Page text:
Death and Other Gentrifying Neighborhoods
In the not so distant future, on the shores of submerged Miami, a tale of sex, server farms, and the exploited human 'reboots' who keep the new world humming.
What you're about to read—a deft, darkly provocative vision of a near-future that encompasses climate change, sexuality, and the politics of gentrification, to note just a few themes here—is one of the richest, most densely idea-packed speculations you're ever likely to get your eyeballs on. And it could only have come from the mind of Sam J. Miller, SF writer, community organizer, and author of the Nebula-nominated Blackfish City. I won't spoil this electrifying piece any further—enjoy. -the Ed.
People say you can't tell the difference when they aren't wearing their armbands, but that's bullshit. Anyone with eyes and even a shred of insight can identify a reboot. Especially when one is fucking you. Especially when they aren't wearing a condom.
"Sorry," Ejj said, pulling out. "I got carried away."
"It's cool," I said. "If I was worried I would have told you to stop."
I was super worried. Supposedly reboot syphilis was fucking nuts, having evolved to survive the nano-lymph that kept reboots from rotting. I told myself that was propaganda, more bullshit about reboots being sick, evil, dangerous, crazy. But I did not completely convince myself.
Ejj sat. Lit a cigarette. Air horns sounded, outside. Stalled boats on the Biscayne Boulevard canal. Miami mid-afternoon; just another coastal city abandoned by almost everyone, reclaimed by reboots. I hated my job, but it did allow for moments like this one.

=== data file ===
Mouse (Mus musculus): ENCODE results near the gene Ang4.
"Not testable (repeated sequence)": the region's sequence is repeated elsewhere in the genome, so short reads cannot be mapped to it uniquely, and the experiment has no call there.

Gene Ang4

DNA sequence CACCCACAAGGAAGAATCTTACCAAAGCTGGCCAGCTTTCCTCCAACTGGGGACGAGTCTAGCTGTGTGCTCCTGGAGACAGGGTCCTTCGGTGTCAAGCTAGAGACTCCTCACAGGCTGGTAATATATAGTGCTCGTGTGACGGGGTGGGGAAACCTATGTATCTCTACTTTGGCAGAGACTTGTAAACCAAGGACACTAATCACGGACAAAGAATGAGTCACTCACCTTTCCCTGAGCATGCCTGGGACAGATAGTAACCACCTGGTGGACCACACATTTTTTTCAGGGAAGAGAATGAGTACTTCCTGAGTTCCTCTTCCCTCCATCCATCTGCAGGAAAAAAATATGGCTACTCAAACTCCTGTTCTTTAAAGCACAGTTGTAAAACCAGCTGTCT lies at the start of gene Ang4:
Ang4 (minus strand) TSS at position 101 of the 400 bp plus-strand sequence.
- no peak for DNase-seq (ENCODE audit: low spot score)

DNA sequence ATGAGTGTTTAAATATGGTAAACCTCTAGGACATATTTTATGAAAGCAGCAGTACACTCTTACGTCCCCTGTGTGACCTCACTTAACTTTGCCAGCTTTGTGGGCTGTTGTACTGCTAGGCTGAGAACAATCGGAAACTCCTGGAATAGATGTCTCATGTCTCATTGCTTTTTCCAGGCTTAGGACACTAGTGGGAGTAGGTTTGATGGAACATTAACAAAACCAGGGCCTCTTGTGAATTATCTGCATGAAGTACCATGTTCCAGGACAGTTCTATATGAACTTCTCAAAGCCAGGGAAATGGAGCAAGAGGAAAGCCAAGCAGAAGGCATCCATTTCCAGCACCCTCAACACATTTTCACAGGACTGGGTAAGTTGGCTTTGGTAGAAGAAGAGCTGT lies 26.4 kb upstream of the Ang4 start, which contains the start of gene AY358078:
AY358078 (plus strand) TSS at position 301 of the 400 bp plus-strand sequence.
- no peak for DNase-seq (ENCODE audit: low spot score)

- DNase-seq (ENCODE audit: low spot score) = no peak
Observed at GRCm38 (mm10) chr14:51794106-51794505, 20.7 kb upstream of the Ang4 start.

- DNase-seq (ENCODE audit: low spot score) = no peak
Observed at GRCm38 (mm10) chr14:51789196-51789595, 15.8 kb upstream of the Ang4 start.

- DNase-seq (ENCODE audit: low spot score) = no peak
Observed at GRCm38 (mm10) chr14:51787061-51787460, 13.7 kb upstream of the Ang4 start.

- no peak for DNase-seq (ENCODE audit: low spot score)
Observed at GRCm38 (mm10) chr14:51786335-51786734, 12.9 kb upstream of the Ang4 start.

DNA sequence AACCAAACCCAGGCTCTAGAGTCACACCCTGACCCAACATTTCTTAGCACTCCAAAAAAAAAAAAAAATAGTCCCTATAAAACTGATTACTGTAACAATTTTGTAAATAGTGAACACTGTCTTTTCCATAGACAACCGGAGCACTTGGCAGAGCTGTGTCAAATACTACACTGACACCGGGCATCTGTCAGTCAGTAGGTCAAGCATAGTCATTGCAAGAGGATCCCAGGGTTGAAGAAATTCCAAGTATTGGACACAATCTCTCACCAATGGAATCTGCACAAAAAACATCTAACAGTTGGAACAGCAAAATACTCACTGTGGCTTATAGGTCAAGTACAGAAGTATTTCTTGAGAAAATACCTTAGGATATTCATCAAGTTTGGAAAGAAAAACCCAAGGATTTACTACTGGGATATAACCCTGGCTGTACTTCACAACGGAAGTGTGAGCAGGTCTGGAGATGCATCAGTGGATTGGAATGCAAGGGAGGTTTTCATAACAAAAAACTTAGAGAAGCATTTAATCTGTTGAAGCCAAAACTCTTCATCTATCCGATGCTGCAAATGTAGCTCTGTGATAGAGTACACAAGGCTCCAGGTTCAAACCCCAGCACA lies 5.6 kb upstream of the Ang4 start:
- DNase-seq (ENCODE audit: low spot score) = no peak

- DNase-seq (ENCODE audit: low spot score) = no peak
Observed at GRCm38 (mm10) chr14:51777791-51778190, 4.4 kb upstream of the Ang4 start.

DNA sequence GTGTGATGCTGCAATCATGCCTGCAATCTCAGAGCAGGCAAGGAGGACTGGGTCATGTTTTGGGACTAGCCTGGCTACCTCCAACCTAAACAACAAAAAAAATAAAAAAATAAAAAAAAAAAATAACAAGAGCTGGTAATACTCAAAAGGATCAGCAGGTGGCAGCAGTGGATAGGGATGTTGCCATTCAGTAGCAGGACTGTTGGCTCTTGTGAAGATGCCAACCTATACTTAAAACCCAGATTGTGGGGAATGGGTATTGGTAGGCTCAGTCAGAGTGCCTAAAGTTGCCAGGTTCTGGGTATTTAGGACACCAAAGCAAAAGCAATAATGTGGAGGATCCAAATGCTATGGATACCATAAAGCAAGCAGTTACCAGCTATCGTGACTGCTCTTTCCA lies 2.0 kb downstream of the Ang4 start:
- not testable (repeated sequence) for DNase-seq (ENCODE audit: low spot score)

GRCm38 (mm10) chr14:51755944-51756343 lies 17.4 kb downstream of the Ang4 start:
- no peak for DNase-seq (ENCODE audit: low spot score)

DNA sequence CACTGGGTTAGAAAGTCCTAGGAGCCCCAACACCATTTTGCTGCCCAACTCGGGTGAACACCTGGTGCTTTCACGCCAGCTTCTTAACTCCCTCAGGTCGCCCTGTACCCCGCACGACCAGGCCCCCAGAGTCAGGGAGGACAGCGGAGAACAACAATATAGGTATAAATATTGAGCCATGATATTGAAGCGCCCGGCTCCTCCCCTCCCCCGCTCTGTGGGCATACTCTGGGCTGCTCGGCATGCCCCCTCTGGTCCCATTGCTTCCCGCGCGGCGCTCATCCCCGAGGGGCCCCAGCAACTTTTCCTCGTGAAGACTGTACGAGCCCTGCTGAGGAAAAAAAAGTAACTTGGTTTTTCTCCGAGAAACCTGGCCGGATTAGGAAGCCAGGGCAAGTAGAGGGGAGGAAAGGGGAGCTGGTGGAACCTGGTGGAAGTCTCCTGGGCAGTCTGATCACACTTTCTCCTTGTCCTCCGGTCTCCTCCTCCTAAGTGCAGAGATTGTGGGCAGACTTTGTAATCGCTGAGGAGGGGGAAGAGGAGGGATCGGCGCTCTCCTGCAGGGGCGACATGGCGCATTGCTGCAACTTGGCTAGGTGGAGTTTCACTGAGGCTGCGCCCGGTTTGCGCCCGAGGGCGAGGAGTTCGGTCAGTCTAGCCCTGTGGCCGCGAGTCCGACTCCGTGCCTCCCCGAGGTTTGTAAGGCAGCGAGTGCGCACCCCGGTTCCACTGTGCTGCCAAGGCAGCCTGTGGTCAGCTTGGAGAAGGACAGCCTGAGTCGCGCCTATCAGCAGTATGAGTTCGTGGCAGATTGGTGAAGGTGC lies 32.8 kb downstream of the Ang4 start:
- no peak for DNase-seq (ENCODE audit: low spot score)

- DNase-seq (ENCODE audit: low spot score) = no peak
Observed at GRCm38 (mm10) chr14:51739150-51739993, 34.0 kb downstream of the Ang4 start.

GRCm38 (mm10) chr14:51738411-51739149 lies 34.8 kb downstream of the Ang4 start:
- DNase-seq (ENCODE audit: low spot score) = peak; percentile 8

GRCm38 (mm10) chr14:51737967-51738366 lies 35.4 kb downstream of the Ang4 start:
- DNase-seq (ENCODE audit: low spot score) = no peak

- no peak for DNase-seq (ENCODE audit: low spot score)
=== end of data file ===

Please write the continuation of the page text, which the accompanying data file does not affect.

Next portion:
His body was beautiful. I let my fingers trace his jawline, the stubble that would never grow longer than it was. Shame leaked into my arteries ( corpse-fucker) but the sensation was not completely unpleasant. A spatter of raised flesh lumps lay across his stomach. Posthumous grafting. "Is that where it happened?" I asked.
"It's rude to ask that," he said.
"I'm sorry—I didn't know."
I did know. But he'd just ejaculated inside me, so I figured we had reached a higher level of intimacy. Apparently Ejj agreed, because he laughed and said, "Yeah, that's it—ICE camp perimeter bomb shrapnel. He bled out on the way back to his cell."
This surprised me. Most reboots didn't want to know about the people who had occupied their bodies before. "Do you remember it?" I whispered, almost against my will.
He shook his head sadly, but only after a very slight pause. Like maybe he did, but didn't care to share something so personal and painful. That's what had caught my eye, when I’d seen him on the sex app. The thumbnail was all brute scowling studliness, but then I'd clicked in and the full-screen version showed me something else in the eyes. Something fragile.
"I know why you're here," he said, and put a hand on my thigh.
"Of course you do," I said, grinning.
"No," he said, abruptly. "I know why you're in Miami."
I held tight to the smile on my face, so he wouldn't see the sudden fear.
"You're here working on the server farms. Aren't you?"
"Yeah," I said.
There was no sense lying about it. Telecom employees were flooding the flooded cities. The ones that hadn’t prepared for the rising seas, and died, and been revived by the reboots. Where better to build the new solar-powered water-cooled server banks, than the cities that had nothing left but sunlight and seawater? The fact that doing so would cause massive disruptions to the people who lived there didn't seem to bother anyone. Because the people who lived there were dead.